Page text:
... Sew the seams, then fell them and featherstitch the outside of the seams in colored linen. Then with a teacup or saucer draw some circles, intersecting or lapping at one edge. Work these with linen in short stitches and make eccentric lines or spider-web lines from the central design. The edges may be hemmed or featherstitched or done in buttonhole and cut out in scallops. It is better to have the edge of the facing instead of ...
— Social Life - or, The Manners and Customs of Polite Society • Maud C. Cooke

... woman;" "the breath of the flame;" "our mother the comet" (all referring to the fever); "the Chichimec" (because it aims to destroy life, like these savage warriors); "the spider" (because ...
— Nagualism - A Study in Native American Folk-lore and History • Daniel G. Brinton

... pear-tree wood. A head of a Merovingian style, resting against a bowl, a bearded man, at once resembling a Buddhist priest and an orator at a public reunion, touching the ball of a gigantic cannon with his fingers; a frightful spider revealing a human face in its body. The charcoal drawings went even farther into dream terrors. Here, an enormous die in which a sad eye winked; there, dry and arid landscapes, dusty plains, shifting ground, volcanic upheavals catching rebellious clouds, stagnant ...
— Against The Grain • Joris-Karl Huysmans

... Muffet Sat on a tuffet, Eating of curds and whey; There came a spider, And sat down beside her, And frightened ...
— The Nursery Rhyme Book • Unknown

... frame of an umbrella; and from rib to rib of this framework stretch feathery cross-pieces, continuous all round, so as to make of the whole mechanism a perfect circular parachute, resembling somewhat the web of a geometrical spider. But the hairy hawkweed is still more cunning in its generation; for that clever and cautious weed produces its seeds or fruits in clustered heads, of which the central ones are winged, while the outer are heavy, squat, and wingless. Thus does the plant make the best of all chances that may ...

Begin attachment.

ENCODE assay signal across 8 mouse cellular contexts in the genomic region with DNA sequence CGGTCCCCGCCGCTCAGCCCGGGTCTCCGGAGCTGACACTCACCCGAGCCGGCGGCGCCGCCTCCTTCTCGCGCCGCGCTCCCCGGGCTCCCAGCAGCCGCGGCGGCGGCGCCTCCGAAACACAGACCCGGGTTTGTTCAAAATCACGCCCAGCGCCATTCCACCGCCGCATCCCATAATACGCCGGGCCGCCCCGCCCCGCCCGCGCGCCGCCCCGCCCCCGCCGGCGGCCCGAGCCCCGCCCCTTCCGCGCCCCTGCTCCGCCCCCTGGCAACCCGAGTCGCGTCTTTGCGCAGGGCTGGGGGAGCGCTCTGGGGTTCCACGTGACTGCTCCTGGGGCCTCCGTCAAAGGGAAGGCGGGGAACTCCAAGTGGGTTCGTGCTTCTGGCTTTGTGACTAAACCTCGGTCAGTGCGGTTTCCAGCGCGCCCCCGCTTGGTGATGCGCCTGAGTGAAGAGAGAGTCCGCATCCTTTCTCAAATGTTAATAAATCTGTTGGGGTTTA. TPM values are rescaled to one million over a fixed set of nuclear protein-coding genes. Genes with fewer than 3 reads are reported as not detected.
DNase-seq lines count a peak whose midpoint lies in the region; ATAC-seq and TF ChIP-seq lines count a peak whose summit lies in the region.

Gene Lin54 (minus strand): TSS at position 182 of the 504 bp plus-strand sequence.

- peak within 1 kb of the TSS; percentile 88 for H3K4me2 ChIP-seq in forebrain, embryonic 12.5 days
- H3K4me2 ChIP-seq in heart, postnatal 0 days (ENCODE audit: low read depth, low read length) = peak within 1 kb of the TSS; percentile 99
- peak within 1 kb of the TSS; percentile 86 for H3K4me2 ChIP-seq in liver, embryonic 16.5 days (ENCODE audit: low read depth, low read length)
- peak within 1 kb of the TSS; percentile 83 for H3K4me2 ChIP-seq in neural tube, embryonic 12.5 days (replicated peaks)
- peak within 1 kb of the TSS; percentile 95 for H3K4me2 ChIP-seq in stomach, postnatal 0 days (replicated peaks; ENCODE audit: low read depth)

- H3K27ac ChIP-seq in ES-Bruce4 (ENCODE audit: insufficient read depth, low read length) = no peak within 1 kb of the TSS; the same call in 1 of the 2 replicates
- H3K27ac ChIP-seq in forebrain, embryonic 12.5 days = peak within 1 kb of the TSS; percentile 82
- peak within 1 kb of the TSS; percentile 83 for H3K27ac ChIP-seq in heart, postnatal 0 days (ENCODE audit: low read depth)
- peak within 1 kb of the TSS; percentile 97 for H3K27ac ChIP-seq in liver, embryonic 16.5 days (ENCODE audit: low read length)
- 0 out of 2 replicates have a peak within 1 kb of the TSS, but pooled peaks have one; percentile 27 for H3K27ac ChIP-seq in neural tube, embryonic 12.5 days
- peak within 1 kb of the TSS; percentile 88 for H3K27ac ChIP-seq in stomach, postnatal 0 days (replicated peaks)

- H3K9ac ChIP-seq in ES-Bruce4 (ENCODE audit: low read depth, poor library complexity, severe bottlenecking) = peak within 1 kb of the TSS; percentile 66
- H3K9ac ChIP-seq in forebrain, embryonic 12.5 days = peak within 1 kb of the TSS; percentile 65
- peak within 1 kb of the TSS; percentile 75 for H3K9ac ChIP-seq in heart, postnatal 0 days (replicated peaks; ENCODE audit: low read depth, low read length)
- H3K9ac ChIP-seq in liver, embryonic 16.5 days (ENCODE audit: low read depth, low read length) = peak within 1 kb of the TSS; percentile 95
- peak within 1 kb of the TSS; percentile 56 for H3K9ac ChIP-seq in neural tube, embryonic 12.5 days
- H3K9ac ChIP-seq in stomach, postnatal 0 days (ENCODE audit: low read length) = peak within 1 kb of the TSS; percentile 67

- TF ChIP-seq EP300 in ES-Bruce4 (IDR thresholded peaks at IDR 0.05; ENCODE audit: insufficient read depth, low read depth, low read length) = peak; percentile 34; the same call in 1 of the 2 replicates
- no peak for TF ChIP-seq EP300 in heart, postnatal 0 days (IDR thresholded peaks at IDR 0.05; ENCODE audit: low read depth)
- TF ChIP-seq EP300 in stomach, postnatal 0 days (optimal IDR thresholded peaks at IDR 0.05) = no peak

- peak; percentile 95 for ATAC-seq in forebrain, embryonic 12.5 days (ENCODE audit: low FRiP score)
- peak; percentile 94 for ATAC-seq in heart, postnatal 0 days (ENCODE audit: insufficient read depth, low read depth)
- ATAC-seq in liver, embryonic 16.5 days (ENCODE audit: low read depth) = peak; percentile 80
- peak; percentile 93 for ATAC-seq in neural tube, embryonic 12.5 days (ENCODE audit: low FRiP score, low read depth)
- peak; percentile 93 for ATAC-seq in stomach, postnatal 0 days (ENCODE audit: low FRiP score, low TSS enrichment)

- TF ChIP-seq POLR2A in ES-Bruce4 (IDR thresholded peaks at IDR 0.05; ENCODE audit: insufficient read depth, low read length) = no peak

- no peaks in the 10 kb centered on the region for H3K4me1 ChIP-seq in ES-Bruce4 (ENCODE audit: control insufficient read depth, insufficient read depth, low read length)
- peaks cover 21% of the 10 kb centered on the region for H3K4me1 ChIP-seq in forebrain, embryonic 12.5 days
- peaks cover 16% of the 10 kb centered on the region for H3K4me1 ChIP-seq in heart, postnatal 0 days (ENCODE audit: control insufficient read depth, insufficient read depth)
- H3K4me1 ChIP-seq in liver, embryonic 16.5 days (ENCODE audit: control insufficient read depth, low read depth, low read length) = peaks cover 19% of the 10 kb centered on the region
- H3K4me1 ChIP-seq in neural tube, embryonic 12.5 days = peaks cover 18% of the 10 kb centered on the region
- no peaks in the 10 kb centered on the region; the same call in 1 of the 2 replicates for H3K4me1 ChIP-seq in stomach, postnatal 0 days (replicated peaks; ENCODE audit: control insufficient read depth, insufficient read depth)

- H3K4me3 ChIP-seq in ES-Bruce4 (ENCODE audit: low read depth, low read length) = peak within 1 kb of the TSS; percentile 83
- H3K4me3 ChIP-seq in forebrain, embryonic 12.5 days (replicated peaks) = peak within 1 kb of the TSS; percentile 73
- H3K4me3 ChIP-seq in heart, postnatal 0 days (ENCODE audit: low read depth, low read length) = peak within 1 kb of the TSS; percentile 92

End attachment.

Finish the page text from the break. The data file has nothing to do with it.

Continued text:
— Science in Arcady • Grant Allen

... the scrape, take her up-stairs, and followed myself in a minute or two—and the corollary of this interesting history is, that being able to talk at all after all that 'fuss,' and after walking 'up-stairs and down-stairs' like the ancestor of your spider, proves my gigantic strength—now ...
— The Letters of Robert Browning and Elizabeth Barrett Barrett, Vol. 1 (of 2) 1845-1846 • Robert Browning and Elizabeth Barrett Barrett

... holds you over the pit of hell, much as one holds a spider, or some loathsome insect, over the fire, abhors you, and is dreadfully provoked; his wrath toward you burns like fire; he looks upon you as worthy of nothing else but to be ...
— History of American Literature • Reuben Post Halleck

... nineteenth century, Mr Percival Lowell took up the work where Schiaparelli had virtually dropped it, and soon added a great number of "canals'' to those previously known, so that in his charts the surface of the wonderful little planet appears covered as with a spider's web, the dusky lines criss-crossing in every direction, with conspicuous knots wherever a number of them come together. Mr Lowell has demonstrated that the areas originally called seas, and thus named on the earlier charts, are not bodies of water, ...
— Curiosities of the Sky • Garrett Serviss

... out a plot as he rode through the night from the Dillon ranch— one so safe and certain that it pointed to sure success. Jed was no coward, but he had a spider-like cunning that wove others as dupes into ...